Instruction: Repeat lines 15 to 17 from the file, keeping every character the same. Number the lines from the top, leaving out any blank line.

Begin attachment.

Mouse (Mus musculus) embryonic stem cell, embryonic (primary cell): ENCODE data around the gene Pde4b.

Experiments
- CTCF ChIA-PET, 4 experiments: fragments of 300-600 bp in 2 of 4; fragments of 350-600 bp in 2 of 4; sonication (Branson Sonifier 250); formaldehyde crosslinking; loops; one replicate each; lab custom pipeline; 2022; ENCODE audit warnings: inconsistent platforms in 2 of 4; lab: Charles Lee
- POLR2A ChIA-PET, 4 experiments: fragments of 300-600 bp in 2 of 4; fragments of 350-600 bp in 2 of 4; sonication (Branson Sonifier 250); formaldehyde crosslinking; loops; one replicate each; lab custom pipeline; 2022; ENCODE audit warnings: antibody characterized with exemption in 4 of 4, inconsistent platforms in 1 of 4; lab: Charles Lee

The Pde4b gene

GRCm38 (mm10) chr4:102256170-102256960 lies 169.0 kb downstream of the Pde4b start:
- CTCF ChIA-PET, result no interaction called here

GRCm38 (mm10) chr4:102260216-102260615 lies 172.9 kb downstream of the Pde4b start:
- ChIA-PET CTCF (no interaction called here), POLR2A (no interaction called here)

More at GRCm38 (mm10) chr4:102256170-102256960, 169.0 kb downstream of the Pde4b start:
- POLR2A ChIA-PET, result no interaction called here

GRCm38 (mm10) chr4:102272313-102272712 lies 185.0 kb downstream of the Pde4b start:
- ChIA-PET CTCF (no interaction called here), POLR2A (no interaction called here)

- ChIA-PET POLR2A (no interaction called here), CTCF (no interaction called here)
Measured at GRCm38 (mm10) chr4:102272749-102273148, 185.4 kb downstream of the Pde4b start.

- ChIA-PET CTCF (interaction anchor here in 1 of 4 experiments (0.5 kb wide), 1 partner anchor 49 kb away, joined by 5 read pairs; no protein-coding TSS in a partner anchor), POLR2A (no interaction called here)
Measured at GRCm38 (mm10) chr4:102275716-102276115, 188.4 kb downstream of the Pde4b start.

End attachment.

Measured at GRCm38 (mm10) chr4:102272749-102273148, 185.4 kb downstream of the Pde4b start.

- ChIA-PET CTCF (interaction anchor here in 1 of 4 experiments (0.5 kb wide), 1 partner anchor 49 kb away, joined by 5 read pairs; no protein-coding TSS in a partner anchor), POLR2A (no interaction called here)
Measured at GRCm38 (mm10) chr4:102275716-102276115, 188.4 kb downstream of the Pde4b start.